The Misjudgment of John Proctor in The Crucible by Arthur Miller

October 23, 2020 by Essay Writer

In The Crucible by Arthur Miller, many characters had actions that were misjudged as well as beliefs that that were questioned. A prime example of misjudgment of one’s character would be that of John Proctor.

John Proctor is an example of one who was misinterpreted by many other characters in his book, and this misinterpretation ultimately led to his demise. John Proctor had been a man of God who had taken a stumble off of his (intended) heavenly path. His integrity faltered through few of his actions, and his honesty was questioned. Though this was a serious crime of the era that this play takes place during, many of the townspeople who claimed to be devoted to God throughout the play had engaged in actions similar in severity to John’s act of adultery. Although he had committed the action, he confessed and he did feel guilt for doing so. In Act III, after he confessed, he is asked where and responds with, “PROCTOR, his voice about to break, and his shame great: In the proper place—where my beasts are bedded. On the last night of my joy, some eight months past. She used to serve me in my house, sir. (He has to clamp his jaw to keep from weeping.) A man may think God sleeps, but God sees everything, I know it now. I beg you, sir, I beg you—see her what she is. My wife, my dear good wife, took this girl soon after, sir, and put her out on the highroad. And being what she is, a lump of vanity, sir— (He is being overcome.) Excellency, forgive me, forgive me. (Angrily against himself, he turns away from the Governor for a moment. Then, as though to cry out is his only means of speech left:) She thinks to dance with me on my wife’s grave! And well she might, for I thought of her softly. God help me, I lusted, and there is a promise in such sweat. But it is a whore’s vengeance, and you must see it now. (374-384) He tried to bring Abigail to justice to save the lives of many who had been accused, at the cost of his perceived honor.

Abigail Williams, the girl John Proctor had an affair with, had been deceitful throughout the play which cost the lives of many. The young girls who followed her actions condemned the lives of many to avoid themselves being convicted of their crimes. John was a man who could see this and understand what the young girls were doing, which was a great advantage over the overwhelming amount of those who did not. He had intentions to bring the wrongdoers of the situation (the young girls who associated with Abigail Williams) to justice, and wipe clean the names of those wrongly accused. However, he was continuously misinterpreted and misjudged, leading many to falsely believe he had no intentions of doing good for the village.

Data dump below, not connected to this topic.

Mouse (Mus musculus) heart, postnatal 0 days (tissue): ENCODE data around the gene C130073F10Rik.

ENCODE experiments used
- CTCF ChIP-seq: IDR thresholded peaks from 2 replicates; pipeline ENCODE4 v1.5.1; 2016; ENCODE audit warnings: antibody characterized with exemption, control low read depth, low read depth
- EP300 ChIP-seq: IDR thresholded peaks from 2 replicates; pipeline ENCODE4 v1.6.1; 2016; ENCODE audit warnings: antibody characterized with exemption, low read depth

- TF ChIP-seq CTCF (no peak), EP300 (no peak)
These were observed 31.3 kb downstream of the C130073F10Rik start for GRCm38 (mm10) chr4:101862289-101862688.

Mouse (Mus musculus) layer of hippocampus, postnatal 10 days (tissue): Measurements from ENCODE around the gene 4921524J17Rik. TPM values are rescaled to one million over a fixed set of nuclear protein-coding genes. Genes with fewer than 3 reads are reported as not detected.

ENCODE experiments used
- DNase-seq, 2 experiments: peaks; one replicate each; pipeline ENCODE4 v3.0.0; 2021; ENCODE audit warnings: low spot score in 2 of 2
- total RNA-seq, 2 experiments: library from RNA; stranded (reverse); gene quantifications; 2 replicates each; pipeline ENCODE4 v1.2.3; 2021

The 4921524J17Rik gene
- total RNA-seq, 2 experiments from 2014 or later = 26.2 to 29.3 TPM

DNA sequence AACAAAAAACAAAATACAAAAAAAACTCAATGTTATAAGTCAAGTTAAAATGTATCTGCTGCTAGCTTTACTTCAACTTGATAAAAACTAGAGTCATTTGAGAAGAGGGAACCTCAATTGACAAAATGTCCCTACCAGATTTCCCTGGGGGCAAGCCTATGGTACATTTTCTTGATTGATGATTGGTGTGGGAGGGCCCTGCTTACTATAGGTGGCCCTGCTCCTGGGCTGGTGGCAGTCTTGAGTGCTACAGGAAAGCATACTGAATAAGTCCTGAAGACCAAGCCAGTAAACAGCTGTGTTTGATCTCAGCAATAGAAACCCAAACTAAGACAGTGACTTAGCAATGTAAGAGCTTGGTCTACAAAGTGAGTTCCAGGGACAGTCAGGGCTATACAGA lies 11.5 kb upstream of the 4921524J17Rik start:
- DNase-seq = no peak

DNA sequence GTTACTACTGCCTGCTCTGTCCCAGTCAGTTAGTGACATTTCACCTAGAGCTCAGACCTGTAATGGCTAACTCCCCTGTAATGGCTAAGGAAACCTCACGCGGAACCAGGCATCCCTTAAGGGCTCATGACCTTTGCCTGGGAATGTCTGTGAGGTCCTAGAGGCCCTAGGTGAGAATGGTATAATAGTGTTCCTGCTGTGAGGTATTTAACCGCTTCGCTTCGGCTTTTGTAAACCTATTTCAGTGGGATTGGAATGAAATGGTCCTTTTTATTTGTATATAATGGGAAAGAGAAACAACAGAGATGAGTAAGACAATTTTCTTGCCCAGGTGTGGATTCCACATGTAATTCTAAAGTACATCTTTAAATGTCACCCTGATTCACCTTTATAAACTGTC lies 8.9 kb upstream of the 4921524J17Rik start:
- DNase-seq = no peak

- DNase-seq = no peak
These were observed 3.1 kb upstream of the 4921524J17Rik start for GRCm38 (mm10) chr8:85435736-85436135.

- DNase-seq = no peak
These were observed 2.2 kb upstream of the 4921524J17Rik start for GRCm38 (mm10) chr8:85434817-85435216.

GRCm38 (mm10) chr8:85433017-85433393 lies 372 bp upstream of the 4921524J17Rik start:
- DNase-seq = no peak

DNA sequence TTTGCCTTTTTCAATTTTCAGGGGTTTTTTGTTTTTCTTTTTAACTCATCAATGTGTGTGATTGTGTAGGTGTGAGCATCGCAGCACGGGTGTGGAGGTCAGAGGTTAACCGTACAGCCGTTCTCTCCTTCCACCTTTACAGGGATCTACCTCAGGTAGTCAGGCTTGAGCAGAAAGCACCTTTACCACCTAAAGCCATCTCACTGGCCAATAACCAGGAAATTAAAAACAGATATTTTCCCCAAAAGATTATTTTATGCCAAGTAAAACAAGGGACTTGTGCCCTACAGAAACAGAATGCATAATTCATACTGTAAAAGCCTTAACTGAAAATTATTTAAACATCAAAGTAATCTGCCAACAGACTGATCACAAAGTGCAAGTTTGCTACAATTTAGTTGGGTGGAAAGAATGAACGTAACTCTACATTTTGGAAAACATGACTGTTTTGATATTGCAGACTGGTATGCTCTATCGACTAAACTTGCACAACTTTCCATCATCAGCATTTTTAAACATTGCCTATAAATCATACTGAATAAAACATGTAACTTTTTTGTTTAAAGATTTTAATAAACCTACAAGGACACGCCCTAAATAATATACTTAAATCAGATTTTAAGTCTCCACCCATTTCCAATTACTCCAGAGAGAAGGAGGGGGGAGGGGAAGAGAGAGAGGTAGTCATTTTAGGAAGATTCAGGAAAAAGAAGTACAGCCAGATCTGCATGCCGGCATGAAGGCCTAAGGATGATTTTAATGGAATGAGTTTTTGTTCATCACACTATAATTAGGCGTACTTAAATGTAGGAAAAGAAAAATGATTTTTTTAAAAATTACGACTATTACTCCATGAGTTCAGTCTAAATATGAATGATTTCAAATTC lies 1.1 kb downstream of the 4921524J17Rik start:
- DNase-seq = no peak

Proctor was a man who had devoted himself to God, yet had the priorities of his family’s well being set above being a devout churchgoer. Many had questioned him for this and his absence to church many times, and believed he did not care for God as strongly as he portrayed himself to. This was not the case, however. John Proctor knew there were tasks to be completed to keep his family alive and well, and knew he could pray to God and show his love for God without sacrificing that well being. Part of his reasoning to not attend church was because he believed Parris wanted nothing but a pretty church and did not speak of God as a preacher should. In Act II, an exchange between Proctor and Hale explains this more clearly, “{Hale: Mr. Proctor, your house is not a church; your theology must tell you that.” {Proctor: It does, sir, it does; and it tells me that a minister may pray to God without he have golden candlesticks upon the altar.} [Hale: What golden candlesticks?} {Proctor: Since we built the church there were pewter candlesticks upon the altar; Francis Nurse made them, y’know, and a sweeter hand never touched the metal. But Parris came, and for twenty week he preach nothin’ but golden candlesticks until he had them. I labor the earth from dawn of day to blink of night, and I tell you true, when I look to heaven and see my money glaring at his elbows—it hurt my prayer, sir, it hurt my prayer. I think, sometimes, the man dreams cathedrals, not clapboard meetin’ houses.}

At the end of the play during Act IV, he does decide to falsely confess to the actions he was accused of to avoid being hanged. However, his remaining shreds of integrity refused to allow him to continue with the confession by signing his name on a paper that would essentially set his confession in stone. He chose the end of his life to remain true to himself and wife over a continued life of a lie, as he could not feel as though he was a righteous man. He had hoped that God would judge him accordingly, and decided that was of highest importance.

The matter of good or bad is highly based on opinion, and Proctor fell victim to the circumstances of the majority of opinions in his village being against his favor. They chose to not see the good in his choice to work for his family, and instead see the bad in his absence at church. The village did not see the good intentions in his efforts to shed light on the reality of witchcraft in court, but chose to believe he had a compact with Lucifer. This does not make John Proctor a bad man, nor a man of the Devil. It makes him a man who had been unfortunate enough to have more people believe he was than those who believed he was not.

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